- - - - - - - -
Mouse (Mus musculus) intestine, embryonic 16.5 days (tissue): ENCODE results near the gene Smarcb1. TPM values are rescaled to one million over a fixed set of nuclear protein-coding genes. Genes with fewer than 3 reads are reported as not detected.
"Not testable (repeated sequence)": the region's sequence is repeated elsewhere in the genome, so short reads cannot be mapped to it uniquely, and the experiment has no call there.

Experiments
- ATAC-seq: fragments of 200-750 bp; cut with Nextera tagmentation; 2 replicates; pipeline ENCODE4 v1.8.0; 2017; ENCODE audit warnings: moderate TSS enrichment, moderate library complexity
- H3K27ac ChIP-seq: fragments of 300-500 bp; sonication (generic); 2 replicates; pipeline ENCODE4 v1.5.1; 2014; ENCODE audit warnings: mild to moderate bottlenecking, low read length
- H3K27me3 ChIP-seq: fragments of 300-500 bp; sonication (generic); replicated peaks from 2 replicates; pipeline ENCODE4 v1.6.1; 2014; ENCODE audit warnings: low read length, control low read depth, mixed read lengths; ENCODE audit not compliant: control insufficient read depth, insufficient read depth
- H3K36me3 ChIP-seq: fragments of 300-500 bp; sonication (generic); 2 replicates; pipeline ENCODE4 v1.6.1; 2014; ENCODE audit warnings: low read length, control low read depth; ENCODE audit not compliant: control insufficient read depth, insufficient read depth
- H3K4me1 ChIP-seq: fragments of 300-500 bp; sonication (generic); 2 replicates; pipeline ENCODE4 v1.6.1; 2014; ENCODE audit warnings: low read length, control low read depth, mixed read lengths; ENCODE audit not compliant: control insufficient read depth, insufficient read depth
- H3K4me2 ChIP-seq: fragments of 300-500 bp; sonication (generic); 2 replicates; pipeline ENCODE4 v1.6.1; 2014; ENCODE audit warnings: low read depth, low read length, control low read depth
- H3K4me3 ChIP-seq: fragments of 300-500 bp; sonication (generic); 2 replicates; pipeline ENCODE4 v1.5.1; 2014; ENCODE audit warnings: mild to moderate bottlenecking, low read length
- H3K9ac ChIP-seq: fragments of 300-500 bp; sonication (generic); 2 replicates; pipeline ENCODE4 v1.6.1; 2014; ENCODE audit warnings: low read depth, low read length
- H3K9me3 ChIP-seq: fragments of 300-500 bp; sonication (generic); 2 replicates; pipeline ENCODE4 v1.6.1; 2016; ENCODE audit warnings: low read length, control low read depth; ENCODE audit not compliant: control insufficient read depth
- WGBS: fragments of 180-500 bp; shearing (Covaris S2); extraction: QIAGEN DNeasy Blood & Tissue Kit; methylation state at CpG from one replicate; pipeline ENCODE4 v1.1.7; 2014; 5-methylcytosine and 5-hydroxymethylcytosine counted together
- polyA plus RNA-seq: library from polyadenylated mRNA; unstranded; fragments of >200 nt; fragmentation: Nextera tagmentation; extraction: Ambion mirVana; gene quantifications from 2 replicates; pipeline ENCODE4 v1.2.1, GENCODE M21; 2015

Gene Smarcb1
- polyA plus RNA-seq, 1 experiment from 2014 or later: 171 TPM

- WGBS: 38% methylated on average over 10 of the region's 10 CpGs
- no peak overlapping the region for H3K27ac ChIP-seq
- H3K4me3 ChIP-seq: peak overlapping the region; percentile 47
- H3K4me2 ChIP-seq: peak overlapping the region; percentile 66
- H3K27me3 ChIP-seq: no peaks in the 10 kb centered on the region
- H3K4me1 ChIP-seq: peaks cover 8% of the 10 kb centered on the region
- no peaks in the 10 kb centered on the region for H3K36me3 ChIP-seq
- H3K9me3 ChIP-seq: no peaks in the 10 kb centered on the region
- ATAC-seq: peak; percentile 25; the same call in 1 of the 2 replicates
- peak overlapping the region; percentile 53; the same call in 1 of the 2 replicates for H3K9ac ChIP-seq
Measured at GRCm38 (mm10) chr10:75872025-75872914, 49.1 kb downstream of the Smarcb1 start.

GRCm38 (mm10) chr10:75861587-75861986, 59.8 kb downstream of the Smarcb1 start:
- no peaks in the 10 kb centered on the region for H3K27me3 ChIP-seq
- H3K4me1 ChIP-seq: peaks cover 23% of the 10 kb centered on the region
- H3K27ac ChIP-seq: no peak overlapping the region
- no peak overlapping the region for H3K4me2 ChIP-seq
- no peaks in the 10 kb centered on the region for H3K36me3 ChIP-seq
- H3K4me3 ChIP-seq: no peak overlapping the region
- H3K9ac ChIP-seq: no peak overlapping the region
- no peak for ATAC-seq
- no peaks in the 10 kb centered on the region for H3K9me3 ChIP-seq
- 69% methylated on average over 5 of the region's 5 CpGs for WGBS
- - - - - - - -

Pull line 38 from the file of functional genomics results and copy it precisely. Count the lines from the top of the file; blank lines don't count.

- 69% methylated on average over 5 of the region's 5 CpGs for WGBS